This is a printer-friendly version of an article from Zip06.com.06/29/2022 08:30 AM
Mike Adams already has a first and Chester Rotary’s Four on the Fourth road race has not even been run yet. Mike was the first Chester resident to sign up for the 44th annual race this year. Though many road races now measure distances in kilometers, Chester calculates distance, as it always has, in miles.
Entry fees and sponsorships for Four on the Fourth support Rotary’s many community activities, among them the Chester Food Pantry, the Constance Baker Motley Scholarship to Camp Hazen, the Chester Hose Company and the Chester Land Trust.
Last year, some 800 runners signed up for the race. Deborah Vilcheck, chair of the race committee and incoming president of Chester Rotary, says in past years entries have come not only from Connecticut and neighboring states but from as far away as California and Hawaii. There has even been a runner from Mozambique.
The popularity of the race is a challenge. Mike recalls the first time he ran he was lined up about three-quarters of the way back in the pack of runners. “It was hard just getting out of the traffic,” he says.
The real test, nonetheless, comes running up the hills that are part of the route in the second and third miles. Once through them, Mike says the last miles is a smoother run.
Mike began running when he felt that mid-life had left him out of shape. At first, he was not a runner at all. He was a walker, then a jogger, but still not getting the fitness results he wanted, he turned jogging into a run. He still walks, however, some 90 minutes every morning. Then he does a run outside or on a treadmill in bad weather and walks again at lunchtime.
Mike works from home, making that exercise regime feasible. He is an Account Executive at General Mills managing their food service business in southern New England.
He says that Covid, while disruptive, was something most of his business clients learned how to manage.
“Everybody still has to eat,” he points out. “The pizza guys, they did well. They were already set up for takeout.”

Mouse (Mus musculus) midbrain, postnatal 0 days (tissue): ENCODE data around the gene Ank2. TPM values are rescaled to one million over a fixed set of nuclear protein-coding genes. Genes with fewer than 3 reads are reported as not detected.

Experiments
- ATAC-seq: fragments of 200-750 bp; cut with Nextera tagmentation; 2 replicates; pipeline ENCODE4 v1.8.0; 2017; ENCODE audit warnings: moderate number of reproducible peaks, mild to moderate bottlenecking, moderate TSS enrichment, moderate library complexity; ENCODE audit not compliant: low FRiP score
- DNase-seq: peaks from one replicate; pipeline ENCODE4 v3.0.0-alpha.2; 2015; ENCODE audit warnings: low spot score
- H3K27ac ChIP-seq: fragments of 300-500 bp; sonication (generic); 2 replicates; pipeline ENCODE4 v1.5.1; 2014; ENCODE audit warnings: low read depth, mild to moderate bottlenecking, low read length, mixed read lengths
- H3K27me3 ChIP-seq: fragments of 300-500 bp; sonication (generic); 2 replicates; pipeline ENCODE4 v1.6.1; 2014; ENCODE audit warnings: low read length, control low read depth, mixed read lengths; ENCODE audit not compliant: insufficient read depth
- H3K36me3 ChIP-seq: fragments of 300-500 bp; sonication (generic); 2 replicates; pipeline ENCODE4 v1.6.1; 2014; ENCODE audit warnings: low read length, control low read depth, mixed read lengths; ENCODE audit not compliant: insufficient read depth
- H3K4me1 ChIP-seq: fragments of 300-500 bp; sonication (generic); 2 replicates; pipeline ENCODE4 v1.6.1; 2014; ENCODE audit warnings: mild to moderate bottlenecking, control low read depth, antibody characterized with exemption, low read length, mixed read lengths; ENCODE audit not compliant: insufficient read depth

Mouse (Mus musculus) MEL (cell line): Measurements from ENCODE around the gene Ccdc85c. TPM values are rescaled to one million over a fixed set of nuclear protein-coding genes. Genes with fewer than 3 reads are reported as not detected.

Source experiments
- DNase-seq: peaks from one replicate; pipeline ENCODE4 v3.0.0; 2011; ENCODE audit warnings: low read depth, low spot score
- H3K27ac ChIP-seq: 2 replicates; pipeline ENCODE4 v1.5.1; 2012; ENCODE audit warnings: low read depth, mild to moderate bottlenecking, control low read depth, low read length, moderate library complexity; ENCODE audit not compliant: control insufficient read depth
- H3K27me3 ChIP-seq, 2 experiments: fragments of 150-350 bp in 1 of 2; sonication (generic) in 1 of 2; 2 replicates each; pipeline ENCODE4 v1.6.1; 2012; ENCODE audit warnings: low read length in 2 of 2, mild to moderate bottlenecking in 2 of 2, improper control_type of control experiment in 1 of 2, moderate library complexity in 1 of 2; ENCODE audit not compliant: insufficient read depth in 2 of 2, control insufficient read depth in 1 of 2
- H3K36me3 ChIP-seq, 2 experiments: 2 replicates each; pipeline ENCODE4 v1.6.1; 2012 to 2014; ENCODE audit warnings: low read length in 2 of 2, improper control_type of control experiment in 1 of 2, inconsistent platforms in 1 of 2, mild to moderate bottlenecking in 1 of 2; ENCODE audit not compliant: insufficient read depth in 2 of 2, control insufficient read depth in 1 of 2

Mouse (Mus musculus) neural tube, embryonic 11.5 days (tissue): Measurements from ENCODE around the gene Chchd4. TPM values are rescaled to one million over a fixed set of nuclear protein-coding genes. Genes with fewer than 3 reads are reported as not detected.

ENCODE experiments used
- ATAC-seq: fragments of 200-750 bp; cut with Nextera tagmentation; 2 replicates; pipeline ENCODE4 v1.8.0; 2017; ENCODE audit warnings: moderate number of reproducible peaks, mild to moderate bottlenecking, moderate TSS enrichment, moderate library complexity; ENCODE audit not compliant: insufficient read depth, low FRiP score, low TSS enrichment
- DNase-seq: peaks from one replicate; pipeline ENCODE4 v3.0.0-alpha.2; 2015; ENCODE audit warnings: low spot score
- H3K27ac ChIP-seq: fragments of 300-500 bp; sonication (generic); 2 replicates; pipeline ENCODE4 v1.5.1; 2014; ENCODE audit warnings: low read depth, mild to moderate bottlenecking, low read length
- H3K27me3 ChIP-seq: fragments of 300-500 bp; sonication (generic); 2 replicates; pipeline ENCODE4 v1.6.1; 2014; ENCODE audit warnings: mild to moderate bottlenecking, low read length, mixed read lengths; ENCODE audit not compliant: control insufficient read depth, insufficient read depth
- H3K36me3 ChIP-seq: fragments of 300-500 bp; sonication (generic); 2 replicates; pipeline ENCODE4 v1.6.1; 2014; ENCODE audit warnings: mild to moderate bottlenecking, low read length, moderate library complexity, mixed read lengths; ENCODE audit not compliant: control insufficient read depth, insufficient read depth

Mike and his wife Kim moved to Chester from Plainville, where he grew up, some six years ago, the result of looking for a place to keep their boat. They found a marina and next found a house for themselves. Now they have both a pontoon boat and an inflatable and their own dock, which runs into Chester Creek.
Mike is deputy harbormaster in Chester, beginning his second three-year term, and an ex officio member of the Chester Harbor Management Committee. The committee, he notes, has just overseen the completion of the dredging of Chester Creek, allowing not only for better access for pleasure boaters but also improved access for the Chester Fire and Rescue boat.
On a recent afternoon sitting on his terrace overlooking Chester Creek, the conversation was punctuated by a crowing rooster. Mike bought a chicken coop for Kim when they moved here and now there are 21 chickens and a stand outside their house where they sell fresh eggs. Among the differences between just-laid eggs and store-bought eggs, Mike says, are the shells, much harder in fresh eggs. “The whole appearance of the egg, the white, the yellow, is different,” Mike adds.
According to Mike there is a seasonal difference in egg production. In summer, there are usually 15 to 18 eggs every day; in winter that can go down to five. The chickens need 10 to12 hours of daylight to lay at all, so in winter Mike has to light the coop.
The chickens have company. Mike and Kim now also have two Nigerian Dwarf Goats. Mike has built some boxes and platforms for them. “They like to jump,” he says.
Mike and Kim’s house reflects their passion for collecting, often at estate sales. The mahogany countertop of the bar on their deck was an estate sale find, as are two classic antique bar chairs. The deck itself was a Covid lockdown project built by Mike and a friend from East Haddam. A huge anchor, a birthday surprise for Kim, rests at its center.
Hanging from a tree in the yard is an old children’s bicycle, not any bicycle but a John Deere bicycle. Mike and Kim didn’t buy it the first time they saw it. When they came back, the bike was gone. The seller explained a youngster had taken it for ride. “He had to get the kid off,” Mike remembers.
Mike admits to a particular fondness for John Deere equipment. There is a John Deere wagon in the front yard and a John Deere tractor in the garage. Mike got that at an estate sale too.
The tractor shares garage space with a Polaris Quad that Mike uses for snow plowing and an assortment that includes lawn mowers, golf clubs, and new pair of running shoes. Mike jokes that he has a four-car garage that he can’t get any cars in.
Mike’s best time for Chester’s Four on the Fourth is 34 minutes. He has done a number of other local races, mostly 5Ks, and saves the numbers he wore, with his times written on each. He recalls the Frosty 5K, run on New Year’s Day in Guilford. The race lived up to its name.
“It was freezing,” he recalls. His fastest time ever in a 5K was 23.48 at the Race for Chris in Essex.
Mike, now 55, doubts he will match that time again. “I’m getting older. I’m not going to do that anymore,’ he says.
Four on the Fourth, sponsored by Chester Rotary. Race starts at 9 am in downtown Chester. For information on the race, go to Rotary’s web site: www.chesterrotary.org